Forced conversion to Islam was also a common method used to destroy the Christian Armenian identity. But in many cases, even conversion to Islam was not enough to save Armenians. Professor Matthias Bjørnlund writes in his article “‘A Fate Worse Than Dying’: Sexual Violence” during the Armenian Genocide:
“Naturally, conversion to avoid persecution or destruction was not a desirable option as it evoked fears of divine punishment and social exclusion among the usually very religious Armenians, where martyrdom, not surrender, was highly valued. But as the examples show, they had little choice. That choice, however, was far from always offered; in fact, the authorities often turned down desperate requests to convert, preferring to have the Armenians killed. Missionaries Wedel-Jarlsberg and Elvers witnessed and described just how desperate the situation was for the surviving Armenian women in Erzincan, telling about a woman shouting to them in the street that, ‘We want to become Muslims. We want to become Germans, whatever you want, just save us, they are about to take us to Kemagh and slit our throats’.”
1916 Battle of Erzincan
The battle of Erzincan took place between the Russian Caucasus Army and the Ottoman Third Army on the Caucasus Front in July 1916. “Erzincan is located in Turkish Armenia about a mile from the Euphrates River,” writes the author Anthony J Schmaus. “The Russian advance reached Erzincan on 25 July 1916, and took the city in only two days… The capture of Erzincan also provided proof of the execution there of Armenians by the Turks.”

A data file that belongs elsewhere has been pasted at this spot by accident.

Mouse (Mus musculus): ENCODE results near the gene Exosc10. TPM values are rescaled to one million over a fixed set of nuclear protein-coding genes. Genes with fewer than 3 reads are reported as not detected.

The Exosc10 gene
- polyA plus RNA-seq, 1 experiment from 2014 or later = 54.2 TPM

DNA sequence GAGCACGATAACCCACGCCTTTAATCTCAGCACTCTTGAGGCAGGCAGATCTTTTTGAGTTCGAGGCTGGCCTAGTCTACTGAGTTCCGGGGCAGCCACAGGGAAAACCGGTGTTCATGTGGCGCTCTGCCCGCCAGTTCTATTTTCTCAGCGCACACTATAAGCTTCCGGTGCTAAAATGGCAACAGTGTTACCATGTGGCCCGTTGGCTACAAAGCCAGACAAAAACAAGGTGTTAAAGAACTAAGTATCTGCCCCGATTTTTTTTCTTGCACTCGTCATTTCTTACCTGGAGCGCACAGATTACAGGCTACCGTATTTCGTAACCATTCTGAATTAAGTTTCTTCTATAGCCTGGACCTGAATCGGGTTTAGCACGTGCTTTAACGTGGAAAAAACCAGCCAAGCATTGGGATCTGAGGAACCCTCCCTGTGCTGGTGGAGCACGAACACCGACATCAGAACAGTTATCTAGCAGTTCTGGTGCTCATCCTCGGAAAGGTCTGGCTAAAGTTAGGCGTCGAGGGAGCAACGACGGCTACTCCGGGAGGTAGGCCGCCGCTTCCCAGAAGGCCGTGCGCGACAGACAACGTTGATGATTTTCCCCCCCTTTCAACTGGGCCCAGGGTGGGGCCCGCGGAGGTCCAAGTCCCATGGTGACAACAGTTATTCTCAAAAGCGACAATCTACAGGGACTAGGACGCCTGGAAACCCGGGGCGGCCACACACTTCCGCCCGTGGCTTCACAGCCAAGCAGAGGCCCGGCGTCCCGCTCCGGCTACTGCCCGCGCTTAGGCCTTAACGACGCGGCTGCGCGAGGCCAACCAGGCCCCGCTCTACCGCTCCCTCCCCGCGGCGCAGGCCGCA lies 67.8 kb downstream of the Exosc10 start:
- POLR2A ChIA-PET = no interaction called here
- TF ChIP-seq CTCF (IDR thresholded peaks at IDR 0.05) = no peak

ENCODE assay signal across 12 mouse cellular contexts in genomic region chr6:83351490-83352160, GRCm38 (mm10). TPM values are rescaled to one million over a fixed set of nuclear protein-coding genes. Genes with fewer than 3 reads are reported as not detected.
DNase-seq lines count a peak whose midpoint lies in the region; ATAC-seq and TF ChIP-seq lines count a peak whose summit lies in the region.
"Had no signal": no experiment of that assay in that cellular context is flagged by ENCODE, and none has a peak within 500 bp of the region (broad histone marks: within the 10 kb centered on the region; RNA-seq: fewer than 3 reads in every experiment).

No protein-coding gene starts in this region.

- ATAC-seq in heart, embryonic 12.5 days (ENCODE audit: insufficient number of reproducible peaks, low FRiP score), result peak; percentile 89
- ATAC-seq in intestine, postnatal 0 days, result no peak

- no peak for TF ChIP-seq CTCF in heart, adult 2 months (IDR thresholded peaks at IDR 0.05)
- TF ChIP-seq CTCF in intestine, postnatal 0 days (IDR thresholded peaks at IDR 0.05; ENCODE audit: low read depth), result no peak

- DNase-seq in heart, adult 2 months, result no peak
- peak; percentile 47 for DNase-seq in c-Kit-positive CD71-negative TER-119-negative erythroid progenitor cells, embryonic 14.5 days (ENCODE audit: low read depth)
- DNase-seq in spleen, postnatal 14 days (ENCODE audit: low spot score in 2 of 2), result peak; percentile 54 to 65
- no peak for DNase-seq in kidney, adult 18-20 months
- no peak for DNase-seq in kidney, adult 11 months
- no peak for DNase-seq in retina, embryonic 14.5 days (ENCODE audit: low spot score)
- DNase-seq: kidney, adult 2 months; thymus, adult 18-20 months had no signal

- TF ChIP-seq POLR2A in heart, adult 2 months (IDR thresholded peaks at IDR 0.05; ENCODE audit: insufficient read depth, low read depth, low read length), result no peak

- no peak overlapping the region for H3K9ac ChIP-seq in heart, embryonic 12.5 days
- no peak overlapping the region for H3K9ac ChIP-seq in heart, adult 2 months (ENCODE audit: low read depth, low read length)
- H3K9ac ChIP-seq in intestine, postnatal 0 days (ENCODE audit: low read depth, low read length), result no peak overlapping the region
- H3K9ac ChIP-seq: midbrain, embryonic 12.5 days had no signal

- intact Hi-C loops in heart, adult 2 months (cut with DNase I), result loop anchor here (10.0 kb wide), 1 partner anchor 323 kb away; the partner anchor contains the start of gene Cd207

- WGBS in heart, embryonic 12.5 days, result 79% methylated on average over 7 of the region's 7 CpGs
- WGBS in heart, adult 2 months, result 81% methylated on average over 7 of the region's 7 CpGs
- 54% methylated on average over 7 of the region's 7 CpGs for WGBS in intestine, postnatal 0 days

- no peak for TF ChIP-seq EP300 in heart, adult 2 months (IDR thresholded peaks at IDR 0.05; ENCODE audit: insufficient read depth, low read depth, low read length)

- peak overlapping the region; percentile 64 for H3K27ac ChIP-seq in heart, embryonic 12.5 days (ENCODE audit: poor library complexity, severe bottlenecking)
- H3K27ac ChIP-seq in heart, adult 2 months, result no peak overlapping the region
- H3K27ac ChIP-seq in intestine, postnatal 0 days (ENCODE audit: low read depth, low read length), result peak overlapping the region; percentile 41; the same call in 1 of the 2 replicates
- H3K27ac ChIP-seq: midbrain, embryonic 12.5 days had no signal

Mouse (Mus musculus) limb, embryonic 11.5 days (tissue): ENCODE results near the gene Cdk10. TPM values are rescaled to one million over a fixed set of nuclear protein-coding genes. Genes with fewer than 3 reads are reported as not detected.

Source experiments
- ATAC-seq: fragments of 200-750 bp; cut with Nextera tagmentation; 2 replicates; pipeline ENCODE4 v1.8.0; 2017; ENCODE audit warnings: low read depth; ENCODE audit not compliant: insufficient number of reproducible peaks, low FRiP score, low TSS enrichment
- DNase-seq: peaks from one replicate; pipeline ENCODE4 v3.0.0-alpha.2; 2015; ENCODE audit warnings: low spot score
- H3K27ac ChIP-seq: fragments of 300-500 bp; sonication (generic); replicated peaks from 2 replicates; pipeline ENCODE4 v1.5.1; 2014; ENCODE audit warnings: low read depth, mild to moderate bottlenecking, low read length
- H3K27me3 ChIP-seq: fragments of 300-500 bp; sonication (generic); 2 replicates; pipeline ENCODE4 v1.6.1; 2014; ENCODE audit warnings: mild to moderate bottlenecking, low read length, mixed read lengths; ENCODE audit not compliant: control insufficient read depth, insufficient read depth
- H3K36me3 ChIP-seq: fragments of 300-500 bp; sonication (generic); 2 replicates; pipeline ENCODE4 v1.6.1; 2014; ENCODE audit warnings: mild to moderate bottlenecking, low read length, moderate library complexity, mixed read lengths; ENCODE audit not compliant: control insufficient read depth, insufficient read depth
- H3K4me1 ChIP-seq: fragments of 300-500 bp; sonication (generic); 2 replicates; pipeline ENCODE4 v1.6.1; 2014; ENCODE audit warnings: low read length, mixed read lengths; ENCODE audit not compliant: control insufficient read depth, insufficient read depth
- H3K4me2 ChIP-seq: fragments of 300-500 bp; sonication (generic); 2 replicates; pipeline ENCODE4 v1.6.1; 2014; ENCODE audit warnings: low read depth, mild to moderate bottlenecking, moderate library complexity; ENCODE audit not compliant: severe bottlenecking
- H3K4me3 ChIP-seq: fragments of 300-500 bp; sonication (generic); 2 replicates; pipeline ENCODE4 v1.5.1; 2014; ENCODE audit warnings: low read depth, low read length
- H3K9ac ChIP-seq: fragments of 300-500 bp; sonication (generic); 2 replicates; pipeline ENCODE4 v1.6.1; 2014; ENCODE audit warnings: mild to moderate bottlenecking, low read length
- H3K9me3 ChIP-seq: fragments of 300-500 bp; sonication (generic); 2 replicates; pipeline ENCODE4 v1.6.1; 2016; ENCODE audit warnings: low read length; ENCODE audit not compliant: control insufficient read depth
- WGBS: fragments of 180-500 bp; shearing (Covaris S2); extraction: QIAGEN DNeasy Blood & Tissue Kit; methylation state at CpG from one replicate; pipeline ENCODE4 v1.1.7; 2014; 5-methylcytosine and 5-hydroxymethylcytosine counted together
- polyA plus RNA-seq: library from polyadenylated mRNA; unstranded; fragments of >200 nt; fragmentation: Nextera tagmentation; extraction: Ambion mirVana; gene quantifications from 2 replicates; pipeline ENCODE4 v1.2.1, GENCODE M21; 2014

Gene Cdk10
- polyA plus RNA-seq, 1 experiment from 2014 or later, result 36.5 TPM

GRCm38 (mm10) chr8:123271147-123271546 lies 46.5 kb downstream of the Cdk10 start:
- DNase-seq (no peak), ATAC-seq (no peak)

But when the Russians arrived, the genocide was already completed. Professor Kévorkian writes:
“According to a conscript who survived the massacre, when the Russians arrived in the area in spring 1916, there were only a few dozen women left; they had been taken into households of the gendarmes and the dignitaries with the heaviest responsibility for the massacres, now having finally been given permission to ‘marry’ Armenian women.”
The Armenian Genocide Museum-Institute published photographs that depict the scenes and traces of horrible massacres in the region of Erzincan and Khnus. “The level of decomposition of the bodies of the victims and snow in the pictures show that they could be dated to the second half of the 1915 and the beginning of the 1916, the time when Russian troops advanced in the frontline, which enable for some Russian military photographers and Armenian reporters took photos of those scenes.
The French journalist Henry Barby (1874-1935) wrote that “There were still thousands of human skeletons visible on the mountains and valleys surrounding Erzincan. These remains belonged to the miserable Armenian refugees who in June 1915 had come all the way from Karin, Kharberd, Bayazit and other places and who were killed around Erzincan during the forced exile to Mesopotamia.”
The Russian forces withdrew after the March 3, 1918 Treaty of Brest-Litovsk between Russia and Germany, leaving the Armenians in the region to their fate.
And this fate has remained the same for a century now.
The Armenian heritage in Anatolia and historic Armenia is about to disappear forever. Damaged or destroyed Armenian gravestones and cemeteries have been found in many cities across Turkey. The few remnant Armenian churches, schools, and cemeteries are the only reminders of Armenian presence in their native lands.
The greatest hope that could revive the Armenian heritage in the region seems to be the “hidden” or Islamized Armenians whose number is estimated to be between 500,000 to 2,500,000.